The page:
OPEC’s increasingly probable failure to reach a production freeze deal will see international oil prices plummet back to US$40 a barrel, according to Goldman Sachs analysts. In a note to clients, the experts went further, cautioning that even if the cartel managed to seal a deal, driven by the bearish prospects in a no-deal scenario, its effectiveness will be at best uncertain.
“The lack of progress on implementing production quotas and the growing discord between OPEC producers suggests a declining probability of reaching a deal on November 30,” the analyst team said, noting that while the negotiations were ongoing, OPEC output in October continued to rise, as did the production of non-OPEC mega producers such as Russia.
These developments have greatly diminished the chances of any production freeze leading to a decline in global crude oil supply and a subsequent increase in oil prices over the next seven months.
This is not the first time Goldman has made a very bearish forecast for oil prices. Last year, the investment bank was the first among its peers to warn that oil prices could slump to US$20 a barrel if the glut continued. This is what almost happened in early February this year, when WTI touched lows of US$26 a barrel. Related: Will Oil Majors Ever Recover?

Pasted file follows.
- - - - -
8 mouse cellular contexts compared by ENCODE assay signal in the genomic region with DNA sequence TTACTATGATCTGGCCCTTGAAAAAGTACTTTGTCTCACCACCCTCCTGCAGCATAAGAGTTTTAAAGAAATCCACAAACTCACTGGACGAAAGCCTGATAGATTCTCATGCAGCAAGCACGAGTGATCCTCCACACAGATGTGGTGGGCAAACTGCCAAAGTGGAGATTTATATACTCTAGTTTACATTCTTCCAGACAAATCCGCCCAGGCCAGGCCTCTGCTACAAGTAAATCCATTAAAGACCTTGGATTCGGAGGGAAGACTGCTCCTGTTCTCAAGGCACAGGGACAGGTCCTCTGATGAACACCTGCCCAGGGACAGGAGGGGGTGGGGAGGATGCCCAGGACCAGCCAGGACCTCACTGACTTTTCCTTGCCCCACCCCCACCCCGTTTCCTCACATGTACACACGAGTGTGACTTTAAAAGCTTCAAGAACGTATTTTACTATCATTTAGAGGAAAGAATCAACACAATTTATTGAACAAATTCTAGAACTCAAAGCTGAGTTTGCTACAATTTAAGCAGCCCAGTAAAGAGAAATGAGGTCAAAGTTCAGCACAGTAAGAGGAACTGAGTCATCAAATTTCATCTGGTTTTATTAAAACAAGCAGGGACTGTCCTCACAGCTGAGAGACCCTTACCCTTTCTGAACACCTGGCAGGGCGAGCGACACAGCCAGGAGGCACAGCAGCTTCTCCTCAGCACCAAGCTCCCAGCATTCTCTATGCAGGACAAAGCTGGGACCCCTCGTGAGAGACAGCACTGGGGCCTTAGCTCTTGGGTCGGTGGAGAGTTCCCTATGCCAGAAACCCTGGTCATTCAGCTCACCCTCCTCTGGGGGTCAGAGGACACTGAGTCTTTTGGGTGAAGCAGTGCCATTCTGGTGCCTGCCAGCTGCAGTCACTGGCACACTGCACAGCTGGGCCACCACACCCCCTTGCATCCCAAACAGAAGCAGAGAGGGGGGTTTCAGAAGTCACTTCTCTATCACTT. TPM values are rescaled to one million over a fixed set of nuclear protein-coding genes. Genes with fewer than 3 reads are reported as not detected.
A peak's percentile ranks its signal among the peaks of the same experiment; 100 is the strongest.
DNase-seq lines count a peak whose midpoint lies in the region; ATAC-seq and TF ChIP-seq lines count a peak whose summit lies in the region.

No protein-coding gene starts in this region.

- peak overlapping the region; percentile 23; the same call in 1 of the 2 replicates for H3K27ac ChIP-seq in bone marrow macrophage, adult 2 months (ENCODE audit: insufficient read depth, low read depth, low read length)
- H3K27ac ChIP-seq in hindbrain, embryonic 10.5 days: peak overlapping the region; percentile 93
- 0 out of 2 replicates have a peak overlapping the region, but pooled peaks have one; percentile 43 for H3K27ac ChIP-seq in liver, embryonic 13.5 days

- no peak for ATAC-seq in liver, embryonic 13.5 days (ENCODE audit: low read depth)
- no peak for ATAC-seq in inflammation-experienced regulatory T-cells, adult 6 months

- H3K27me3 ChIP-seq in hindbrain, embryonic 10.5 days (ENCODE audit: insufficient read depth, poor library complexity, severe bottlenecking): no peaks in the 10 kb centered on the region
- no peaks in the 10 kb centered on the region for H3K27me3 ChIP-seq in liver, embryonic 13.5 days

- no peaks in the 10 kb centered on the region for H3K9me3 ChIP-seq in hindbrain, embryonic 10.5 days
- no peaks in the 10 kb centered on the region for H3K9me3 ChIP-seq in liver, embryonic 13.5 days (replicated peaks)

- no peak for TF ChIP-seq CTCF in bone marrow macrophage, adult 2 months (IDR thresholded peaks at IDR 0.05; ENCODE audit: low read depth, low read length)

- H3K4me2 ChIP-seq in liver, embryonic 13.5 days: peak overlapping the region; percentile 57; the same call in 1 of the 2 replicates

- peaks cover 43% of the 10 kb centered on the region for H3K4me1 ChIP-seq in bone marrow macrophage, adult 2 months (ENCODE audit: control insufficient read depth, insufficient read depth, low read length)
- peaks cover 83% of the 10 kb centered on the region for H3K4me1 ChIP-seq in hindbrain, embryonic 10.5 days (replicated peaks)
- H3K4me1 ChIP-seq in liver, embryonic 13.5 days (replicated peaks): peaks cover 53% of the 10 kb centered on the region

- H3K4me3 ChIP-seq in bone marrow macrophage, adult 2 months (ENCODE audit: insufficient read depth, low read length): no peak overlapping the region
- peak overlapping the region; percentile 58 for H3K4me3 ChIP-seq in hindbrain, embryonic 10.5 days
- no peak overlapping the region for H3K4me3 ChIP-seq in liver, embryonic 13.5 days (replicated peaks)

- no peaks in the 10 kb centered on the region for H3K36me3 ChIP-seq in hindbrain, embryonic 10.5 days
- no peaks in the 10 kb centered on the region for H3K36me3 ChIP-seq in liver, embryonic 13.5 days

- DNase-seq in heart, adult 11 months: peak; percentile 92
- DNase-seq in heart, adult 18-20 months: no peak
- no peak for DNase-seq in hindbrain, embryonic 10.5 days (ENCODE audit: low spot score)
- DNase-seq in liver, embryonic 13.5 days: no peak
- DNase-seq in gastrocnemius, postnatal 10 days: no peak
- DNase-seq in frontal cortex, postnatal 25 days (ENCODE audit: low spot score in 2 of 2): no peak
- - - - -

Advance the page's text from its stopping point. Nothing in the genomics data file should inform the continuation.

Although this trough was only touched briefly, it certainly rattled markets, and later in the year, it raised doubts among OPEC’s leading producers as to whether their strategy of fighting shale oil with cheaper output was paying off.
As it turns out, it wasn’t, so Saudi Arabia became the initiator of the September talks about a production freeze that was supposed to draw in non-OPEC producers such as Russia, Brazil, Kazakhstan and Azerbaijan, in order to make the effort meaningful.
Yet, Brazil has declared it has no intention of cutting or even freezing its crude oil production, Russia is playing its cards close to its chest, and, what’s more important, the discord within OPEC is growing. If the internal differences of OPEC members are not ironed out by November 30, there won’t be a deal and oil will plunge to greater depths.
By Irina Slav for Oilprice.com
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